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Downtown Shawville. Hodgins’ Store is at the far left. (Photo - Matthew Farfan)Irish Protestants have made their mark in Quebec both in religion and in economic life. The earliest settlers in the Shawville area were Irish Protestants from County Tipperary who came to Quebec after the Napoleonic Wars. Many Protestants wanted to leave their homeland and find another life away from the constant religious conflict. Some in the Pontiac, in Clarendon for example, prevented Irish Catholics from obtaining land for this very reason. It is no accident that Shawville remains one of the very few towns of any size in Quebec without a Catholic church. The town still has an active Orange lodge which flies the Union Jack.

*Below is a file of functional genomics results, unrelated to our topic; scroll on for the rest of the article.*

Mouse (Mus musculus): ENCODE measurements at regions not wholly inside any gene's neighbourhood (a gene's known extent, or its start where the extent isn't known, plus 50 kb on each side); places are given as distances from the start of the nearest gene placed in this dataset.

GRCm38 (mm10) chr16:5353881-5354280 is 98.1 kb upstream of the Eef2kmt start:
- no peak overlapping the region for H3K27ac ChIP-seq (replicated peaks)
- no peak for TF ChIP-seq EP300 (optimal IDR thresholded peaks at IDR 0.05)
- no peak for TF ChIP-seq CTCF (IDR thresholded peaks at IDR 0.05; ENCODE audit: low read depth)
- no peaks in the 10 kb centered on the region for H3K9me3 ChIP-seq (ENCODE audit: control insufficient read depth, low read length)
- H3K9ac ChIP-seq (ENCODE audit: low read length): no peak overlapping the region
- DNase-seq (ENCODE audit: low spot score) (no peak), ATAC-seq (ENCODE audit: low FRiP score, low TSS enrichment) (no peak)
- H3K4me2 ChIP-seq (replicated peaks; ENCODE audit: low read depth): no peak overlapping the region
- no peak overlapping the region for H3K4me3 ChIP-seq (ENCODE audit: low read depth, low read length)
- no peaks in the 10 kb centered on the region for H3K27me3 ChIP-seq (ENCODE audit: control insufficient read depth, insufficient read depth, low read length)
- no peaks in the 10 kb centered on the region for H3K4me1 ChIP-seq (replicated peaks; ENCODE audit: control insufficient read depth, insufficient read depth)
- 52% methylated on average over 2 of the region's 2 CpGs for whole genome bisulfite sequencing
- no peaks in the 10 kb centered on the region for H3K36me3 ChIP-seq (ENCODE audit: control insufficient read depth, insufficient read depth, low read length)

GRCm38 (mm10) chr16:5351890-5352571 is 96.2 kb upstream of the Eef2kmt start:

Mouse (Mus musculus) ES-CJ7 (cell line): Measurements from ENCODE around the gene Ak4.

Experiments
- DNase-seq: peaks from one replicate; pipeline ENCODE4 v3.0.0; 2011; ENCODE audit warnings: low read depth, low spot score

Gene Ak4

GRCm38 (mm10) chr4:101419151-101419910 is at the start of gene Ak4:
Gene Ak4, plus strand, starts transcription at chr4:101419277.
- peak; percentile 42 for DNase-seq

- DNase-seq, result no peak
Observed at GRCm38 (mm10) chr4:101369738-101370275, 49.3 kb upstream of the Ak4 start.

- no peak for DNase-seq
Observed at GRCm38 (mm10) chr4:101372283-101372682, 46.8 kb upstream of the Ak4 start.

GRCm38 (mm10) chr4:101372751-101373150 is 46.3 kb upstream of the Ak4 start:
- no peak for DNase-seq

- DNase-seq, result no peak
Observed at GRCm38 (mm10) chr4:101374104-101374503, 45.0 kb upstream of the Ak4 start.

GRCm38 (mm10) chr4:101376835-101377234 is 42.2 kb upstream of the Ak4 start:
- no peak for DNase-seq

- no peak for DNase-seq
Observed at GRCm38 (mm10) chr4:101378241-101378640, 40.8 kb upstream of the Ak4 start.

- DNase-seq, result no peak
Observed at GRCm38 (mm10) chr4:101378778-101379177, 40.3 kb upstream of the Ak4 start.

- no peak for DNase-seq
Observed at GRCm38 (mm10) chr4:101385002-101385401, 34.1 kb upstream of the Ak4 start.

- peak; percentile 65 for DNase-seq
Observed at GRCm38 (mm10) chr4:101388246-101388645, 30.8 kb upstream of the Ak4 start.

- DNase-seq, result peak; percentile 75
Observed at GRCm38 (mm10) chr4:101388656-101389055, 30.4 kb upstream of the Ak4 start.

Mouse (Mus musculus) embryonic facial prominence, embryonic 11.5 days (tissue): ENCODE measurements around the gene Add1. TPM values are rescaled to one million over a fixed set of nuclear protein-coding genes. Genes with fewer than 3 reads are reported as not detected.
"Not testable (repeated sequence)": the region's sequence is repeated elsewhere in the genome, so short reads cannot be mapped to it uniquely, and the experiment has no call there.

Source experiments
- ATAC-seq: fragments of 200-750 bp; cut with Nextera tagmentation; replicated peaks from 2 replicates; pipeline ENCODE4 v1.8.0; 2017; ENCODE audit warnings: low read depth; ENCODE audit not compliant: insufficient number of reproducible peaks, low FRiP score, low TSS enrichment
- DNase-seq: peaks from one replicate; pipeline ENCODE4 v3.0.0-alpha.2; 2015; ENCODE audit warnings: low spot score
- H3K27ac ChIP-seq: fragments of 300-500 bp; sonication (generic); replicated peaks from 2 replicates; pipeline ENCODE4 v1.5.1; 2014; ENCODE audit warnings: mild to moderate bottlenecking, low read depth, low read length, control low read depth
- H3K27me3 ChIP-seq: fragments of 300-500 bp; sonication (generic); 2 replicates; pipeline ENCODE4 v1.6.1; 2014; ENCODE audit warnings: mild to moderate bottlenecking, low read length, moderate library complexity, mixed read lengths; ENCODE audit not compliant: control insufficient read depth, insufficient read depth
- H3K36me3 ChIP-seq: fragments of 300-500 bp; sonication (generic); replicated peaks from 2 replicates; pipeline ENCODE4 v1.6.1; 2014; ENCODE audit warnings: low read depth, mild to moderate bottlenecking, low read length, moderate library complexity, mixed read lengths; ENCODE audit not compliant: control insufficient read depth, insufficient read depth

The advent of the railway made Shawville the shopping mecca of the Pontiac. The two mid-19th century Hodgins stores are landmarks in the town. Besides running the general store, seen here [far left], G. F. Hodgins ran a brickyard and augmented his income buying grain and other produce from local farmers, then re-selling it to the lumber companies in the Ottawa Valley. Although regarded by some as intolerant, Irish Protestants are among those who have helped to build Quebec.